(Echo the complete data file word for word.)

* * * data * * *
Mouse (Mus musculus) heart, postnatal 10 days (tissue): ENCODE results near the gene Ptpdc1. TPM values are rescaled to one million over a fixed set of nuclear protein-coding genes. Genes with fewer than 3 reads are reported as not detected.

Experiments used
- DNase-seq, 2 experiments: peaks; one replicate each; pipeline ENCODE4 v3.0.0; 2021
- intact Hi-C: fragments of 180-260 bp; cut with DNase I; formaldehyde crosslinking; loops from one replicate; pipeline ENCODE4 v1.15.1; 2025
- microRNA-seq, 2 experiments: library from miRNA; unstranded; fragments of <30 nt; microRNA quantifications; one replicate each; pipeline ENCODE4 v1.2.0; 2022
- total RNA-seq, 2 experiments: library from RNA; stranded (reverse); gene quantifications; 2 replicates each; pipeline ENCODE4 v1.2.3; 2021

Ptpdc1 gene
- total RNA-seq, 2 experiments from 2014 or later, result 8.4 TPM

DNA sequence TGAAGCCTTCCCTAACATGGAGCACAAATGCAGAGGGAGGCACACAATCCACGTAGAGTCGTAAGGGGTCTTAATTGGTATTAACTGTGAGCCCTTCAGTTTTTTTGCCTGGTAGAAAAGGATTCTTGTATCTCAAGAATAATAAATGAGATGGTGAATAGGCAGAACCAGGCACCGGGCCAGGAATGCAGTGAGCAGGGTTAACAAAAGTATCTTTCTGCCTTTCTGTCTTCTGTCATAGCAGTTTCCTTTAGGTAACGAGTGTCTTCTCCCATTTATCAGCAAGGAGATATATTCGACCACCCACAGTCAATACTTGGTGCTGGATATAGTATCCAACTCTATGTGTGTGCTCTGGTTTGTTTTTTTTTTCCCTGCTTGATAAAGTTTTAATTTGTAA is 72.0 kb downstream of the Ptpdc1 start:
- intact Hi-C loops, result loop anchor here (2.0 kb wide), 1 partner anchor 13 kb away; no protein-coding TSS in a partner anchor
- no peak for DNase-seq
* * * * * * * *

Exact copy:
Mouse (Mus musculus) heart, postnatal 10 days (tissue): ENCODE results near the gene Ptpdc1. TPM values are rescaled to one million over a fixed set of nuclear protein-coding genes. Genes with fewer than 3 reads are reported as not detected.

Experiments used
- DNase-seq, 2 experiments: peaks; one replicate each; pipeline ENCODE4 v3.0.0; 2021
- intact Hi-C: fragments of 180-260 bp; cut with DNase I; formaldehyde crosslinking; loops from one replicate; pipeline ENCODE4 v1.15.1; 2025
- microRNA-seq, 2 experiments: library from miRNA; unstranded; fragments of <30 nt; microRNA quantifications; one replicate each; pipeline ENCODE4 v1.2.0; 2022
- total RNA-seq, 2 experiments: library from RNA; stranded (reverse); gene quantifications; 2 replicates each; pipeline ENCODE4 v1.2.3; 2021

Ptpdc1 gene
- total RNA-seq, 2 experiments from 2014 or later, result 8.4 TPM

DNA sequence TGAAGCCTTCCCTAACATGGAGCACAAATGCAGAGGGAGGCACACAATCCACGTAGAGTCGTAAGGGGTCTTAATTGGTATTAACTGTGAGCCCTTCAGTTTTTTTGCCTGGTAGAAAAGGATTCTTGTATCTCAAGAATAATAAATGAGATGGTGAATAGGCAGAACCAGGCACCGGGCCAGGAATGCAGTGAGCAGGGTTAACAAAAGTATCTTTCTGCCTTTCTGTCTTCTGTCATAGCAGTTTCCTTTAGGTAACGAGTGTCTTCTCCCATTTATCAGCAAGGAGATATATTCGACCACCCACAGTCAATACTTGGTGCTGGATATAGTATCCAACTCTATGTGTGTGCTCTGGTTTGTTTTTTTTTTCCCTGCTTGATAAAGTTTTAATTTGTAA is 72.0 kb downstream of the Ptpdc1 start:
- intact Hi-C loops, result loop anchor here (2.0 kb wide), 1 partner anchor 13 kb away; no protein-coding TSS in a partner anchor
- no peak for DNase-seq